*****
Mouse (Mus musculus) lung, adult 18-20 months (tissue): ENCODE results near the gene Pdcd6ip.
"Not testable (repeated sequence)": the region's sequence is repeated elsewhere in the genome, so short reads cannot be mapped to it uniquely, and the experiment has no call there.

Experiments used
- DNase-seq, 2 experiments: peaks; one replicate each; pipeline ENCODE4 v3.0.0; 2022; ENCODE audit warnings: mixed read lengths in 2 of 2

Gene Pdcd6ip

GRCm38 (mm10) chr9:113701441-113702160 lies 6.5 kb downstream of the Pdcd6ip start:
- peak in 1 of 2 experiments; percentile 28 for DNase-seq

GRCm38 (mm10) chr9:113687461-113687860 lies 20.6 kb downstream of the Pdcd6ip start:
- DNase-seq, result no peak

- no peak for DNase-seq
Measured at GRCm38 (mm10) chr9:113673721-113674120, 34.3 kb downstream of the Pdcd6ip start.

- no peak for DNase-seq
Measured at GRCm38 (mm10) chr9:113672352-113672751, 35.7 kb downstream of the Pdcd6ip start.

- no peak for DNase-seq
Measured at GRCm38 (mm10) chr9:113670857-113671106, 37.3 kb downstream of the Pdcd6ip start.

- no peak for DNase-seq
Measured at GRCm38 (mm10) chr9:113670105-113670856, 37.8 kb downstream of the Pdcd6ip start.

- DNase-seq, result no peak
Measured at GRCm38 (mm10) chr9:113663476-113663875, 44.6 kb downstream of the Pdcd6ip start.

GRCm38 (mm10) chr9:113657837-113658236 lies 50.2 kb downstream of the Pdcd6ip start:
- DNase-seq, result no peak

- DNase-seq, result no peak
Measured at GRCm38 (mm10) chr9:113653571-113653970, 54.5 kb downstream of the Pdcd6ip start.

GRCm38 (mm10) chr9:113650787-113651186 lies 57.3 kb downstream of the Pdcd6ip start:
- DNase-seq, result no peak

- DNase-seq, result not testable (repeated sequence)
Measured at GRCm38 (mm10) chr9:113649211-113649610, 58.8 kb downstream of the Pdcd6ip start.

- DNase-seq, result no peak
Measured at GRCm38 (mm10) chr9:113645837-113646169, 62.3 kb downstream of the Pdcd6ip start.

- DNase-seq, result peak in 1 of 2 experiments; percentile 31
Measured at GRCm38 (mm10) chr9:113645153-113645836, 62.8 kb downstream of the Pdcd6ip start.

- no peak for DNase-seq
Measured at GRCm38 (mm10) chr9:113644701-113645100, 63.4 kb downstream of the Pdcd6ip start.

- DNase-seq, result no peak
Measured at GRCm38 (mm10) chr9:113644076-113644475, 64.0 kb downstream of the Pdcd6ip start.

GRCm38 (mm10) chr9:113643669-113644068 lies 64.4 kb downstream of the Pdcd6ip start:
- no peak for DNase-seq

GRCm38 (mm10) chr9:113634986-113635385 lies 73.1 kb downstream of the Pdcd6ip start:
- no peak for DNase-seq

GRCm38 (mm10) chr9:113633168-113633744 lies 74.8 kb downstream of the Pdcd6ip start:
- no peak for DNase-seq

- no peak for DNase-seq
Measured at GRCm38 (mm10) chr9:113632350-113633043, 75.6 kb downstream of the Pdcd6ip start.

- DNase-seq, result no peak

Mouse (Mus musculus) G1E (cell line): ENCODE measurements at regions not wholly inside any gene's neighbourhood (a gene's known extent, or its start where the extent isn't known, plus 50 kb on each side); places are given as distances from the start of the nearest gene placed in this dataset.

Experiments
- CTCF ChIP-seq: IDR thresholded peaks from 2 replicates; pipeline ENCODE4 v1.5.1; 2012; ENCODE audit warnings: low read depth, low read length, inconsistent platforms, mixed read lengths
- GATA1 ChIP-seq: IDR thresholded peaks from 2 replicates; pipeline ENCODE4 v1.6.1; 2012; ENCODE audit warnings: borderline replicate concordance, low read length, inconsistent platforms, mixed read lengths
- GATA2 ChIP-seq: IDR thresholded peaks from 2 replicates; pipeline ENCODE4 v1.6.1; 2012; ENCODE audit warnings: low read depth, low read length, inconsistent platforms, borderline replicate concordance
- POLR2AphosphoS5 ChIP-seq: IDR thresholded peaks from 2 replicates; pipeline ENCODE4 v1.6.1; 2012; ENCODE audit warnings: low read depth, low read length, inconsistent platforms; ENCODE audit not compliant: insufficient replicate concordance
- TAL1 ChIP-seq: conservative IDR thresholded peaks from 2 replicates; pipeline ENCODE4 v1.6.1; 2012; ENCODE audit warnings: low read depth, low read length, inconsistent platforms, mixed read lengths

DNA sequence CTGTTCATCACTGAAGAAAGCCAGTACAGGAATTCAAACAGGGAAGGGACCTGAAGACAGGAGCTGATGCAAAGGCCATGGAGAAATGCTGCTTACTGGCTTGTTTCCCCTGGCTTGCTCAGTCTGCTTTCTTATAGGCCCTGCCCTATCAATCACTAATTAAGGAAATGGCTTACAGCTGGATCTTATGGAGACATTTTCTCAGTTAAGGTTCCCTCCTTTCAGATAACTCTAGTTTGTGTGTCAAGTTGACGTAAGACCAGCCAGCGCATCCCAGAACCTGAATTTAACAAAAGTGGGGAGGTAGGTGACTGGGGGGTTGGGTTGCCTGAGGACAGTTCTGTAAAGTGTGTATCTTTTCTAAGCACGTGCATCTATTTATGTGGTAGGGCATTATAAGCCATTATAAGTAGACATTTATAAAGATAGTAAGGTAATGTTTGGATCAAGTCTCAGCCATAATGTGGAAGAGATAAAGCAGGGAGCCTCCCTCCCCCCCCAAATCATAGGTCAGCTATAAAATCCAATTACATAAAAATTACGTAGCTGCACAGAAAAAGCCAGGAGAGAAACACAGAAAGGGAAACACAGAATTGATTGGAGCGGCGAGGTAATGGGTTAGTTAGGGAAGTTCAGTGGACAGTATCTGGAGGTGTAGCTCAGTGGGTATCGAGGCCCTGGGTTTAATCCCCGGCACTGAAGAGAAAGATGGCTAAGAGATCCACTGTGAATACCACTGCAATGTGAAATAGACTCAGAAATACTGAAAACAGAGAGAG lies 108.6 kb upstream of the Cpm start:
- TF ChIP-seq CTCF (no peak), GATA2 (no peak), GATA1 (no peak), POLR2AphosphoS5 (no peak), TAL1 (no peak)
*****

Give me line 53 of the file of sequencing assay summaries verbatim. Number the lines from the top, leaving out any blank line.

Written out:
- TF ChIP-seq CTCF (no peak), GATA2 (no peak), GATA1 (no peak), POLR2AphosphoS5 (no peak), TAL1 (no peak)